Ballston Spa

EPA conducts new tests at former Ballston Spa dry cleaners

Results will determine if more will be needed
Rickett's Laundry and Dry Cleaners, on Route 50 in Ballston Spa, is pictured Thursday.
Rickett's Laundry and Dry Cleaners, on Route 50 in Ballston Spa, is pictured Thursday.

BALLSTON SPA  — The Environmental Protection Agency (EPA) returned to the site of the former Rickett’s Laundry and Dry Cleaners on Route 50 in Ballston Spa this week to conduct a second round of testing. 

The EPA first collected air samples last February at 50 properties near the former dry cleaners to determine if any had been impacted by vapor intrusion.

According to an EPA newsletter, vapor intrusion occurs when chemicals or petroleum products are spilled or leaked in quantities that allow them to seep deep into the ground. Vapors can pose a health risk if they move through soil and seep through cracks in basements, foundations and sewer lines.

The 2017 air samples revealed the chemicals detected were, “significantly below EPA’s established target levels.” 

On Thursday, representatives from the EPA finished collecting air samples from 11 homes that were previously sampled in an effort to determine whether there had been any changes in the conditions since last year’s testing. 

The EPA tested for the same chemicals this week, including trichloroethene, tetrachloroethene, and vinyl chloride. 

If any structures have been impacted by vapor intrusion, the EPA will give property owners the option to install mitigation systems that they will maintain. The system would eliminate toxic vapors that get into homes through basements or foundations.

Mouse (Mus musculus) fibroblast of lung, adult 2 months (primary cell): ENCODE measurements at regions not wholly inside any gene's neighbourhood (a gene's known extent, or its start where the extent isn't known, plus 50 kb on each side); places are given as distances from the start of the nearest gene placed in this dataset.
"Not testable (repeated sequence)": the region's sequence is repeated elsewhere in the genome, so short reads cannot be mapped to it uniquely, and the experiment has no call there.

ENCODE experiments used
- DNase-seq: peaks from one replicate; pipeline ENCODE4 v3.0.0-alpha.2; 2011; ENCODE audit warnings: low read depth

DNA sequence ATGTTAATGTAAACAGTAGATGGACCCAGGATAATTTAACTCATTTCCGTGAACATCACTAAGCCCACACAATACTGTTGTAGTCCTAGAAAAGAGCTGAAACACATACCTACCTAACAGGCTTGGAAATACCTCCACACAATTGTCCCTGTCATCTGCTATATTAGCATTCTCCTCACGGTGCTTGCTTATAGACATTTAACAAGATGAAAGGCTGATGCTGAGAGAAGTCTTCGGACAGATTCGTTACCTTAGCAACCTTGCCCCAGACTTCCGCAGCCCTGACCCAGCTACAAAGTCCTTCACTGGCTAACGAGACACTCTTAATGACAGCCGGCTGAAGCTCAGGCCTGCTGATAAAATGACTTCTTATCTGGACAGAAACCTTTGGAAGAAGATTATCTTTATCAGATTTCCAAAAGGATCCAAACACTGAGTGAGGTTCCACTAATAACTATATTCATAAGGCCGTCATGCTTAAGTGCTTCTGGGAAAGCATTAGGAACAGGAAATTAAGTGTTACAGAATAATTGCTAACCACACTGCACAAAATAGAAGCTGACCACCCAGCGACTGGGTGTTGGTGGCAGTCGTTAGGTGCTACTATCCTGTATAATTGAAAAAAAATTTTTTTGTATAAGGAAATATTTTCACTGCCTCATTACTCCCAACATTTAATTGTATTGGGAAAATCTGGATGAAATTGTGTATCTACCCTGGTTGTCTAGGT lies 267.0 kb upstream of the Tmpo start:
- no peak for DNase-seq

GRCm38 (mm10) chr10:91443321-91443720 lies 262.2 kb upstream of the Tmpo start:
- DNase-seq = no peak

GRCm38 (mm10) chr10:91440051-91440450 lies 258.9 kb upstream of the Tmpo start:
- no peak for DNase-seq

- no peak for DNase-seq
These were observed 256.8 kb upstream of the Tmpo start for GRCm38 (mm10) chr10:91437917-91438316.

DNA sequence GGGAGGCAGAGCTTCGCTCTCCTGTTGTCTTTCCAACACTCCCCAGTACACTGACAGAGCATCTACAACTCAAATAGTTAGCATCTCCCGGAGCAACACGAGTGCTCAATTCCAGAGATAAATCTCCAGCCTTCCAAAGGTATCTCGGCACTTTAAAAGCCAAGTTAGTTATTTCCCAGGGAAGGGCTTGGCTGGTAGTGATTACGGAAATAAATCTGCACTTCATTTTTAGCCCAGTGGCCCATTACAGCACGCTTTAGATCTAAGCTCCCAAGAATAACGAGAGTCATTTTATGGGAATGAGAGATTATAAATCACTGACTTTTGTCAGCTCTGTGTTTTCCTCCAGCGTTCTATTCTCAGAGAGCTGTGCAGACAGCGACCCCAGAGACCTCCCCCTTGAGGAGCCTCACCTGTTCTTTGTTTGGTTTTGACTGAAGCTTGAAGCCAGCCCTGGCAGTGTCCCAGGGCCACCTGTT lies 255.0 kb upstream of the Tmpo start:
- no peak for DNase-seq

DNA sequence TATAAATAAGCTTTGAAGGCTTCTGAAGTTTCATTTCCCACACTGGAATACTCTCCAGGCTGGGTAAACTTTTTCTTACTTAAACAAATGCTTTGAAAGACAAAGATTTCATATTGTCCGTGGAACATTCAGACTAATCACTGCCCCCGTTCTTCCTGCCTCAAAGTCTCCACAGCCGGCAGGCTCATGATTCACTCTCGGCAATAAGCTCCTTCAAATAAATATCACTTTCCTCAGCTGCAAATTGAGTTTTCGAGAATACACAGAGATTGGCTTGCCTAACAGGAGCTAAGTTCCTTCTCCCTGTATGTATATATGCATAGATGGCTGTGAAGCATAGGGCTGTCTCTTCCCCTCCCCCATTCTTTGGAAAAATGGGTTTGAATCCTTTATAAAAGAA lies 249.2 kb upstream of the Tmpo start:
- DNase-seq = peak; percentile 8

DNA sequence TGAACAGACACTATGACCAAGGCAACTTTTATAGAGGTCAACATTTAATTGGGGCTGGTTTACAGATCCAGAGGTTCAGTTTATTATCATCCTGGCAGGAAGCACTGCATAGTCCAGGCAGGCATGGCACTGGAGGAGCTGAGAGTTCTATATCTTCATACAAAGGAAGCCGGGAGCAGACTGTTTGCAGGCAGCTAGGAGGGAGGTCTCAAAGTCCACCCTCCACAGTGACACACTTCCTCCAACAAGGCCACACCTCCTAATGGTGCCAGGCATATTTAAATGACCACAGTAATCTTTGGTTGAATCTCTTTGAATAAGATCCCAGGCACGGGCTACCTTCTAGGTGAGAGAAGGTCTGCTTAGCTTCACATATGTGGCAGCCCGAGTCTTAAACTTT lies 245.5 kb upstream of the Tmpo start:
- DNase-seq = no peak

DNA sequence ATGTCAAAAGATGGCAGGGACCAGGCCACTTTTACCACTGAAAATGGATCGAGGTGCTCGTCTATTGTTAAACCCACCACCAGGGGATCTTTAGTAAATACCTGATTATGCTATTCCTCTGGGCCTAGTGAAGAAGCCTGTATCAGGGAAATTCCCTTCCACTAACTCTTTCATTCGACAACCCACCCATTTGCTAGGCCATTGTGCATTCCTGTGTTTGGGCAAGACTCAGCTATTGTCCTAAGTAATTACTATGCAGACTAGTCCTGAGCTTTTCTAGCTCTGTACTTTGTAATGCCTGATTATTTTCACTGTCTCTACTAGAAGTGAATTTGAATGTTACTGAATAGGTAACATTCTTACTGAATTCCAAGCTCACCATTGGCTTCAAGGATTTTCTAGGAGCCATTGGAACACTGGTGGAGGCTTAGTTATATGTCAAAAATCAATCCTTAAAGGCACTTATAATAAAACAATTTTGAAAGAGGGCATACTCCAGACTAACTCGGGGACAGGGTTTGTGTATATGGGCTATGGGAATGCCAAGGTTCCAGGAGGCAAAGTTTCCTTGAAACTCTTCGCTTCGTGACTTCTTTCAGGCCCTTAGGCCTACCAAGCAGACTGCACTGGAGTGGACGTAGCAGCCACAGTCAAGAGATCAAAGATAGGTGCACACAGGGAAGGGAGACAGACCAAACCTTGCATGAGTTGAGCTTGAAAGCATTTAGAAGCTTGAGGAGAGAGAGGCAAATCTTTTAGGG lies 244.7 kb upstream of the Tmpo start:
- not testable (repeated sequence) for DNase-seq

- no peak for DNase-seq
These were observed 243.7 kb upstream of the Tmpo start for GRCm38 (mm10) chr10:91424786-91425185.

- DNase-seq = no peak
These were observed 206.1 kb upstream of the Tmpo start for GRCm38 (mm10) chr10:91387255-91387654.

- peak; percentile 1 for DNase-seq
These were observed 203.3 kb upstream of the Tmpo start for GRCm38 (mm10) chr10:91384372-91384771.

Elias Rodriguez, a spokesman for the EPA, said the agency would decide whether to conduct another round of testing at the site based on results of this week’s sampling.

The New York State Department of Environmental Conservation first launched an investigation of pollution from the dry cleaners and designated the site as a potential State Superfund in July 2017, after receiving information that hazardous waste may have been disposed there.

Benning DeLaMater, spokesman for the DEC, said state continues to investigate contamination at the site “and will work quickly to remediate potential sources of contamination once identified to protect public health and the environment.”

He added that a DEC contractor is preparing a report summarizing the findings of the investigation, which will determine the next steps and if the site will be added to the State’s Superfund Registry. 

Categories: -News-, Schenectady County

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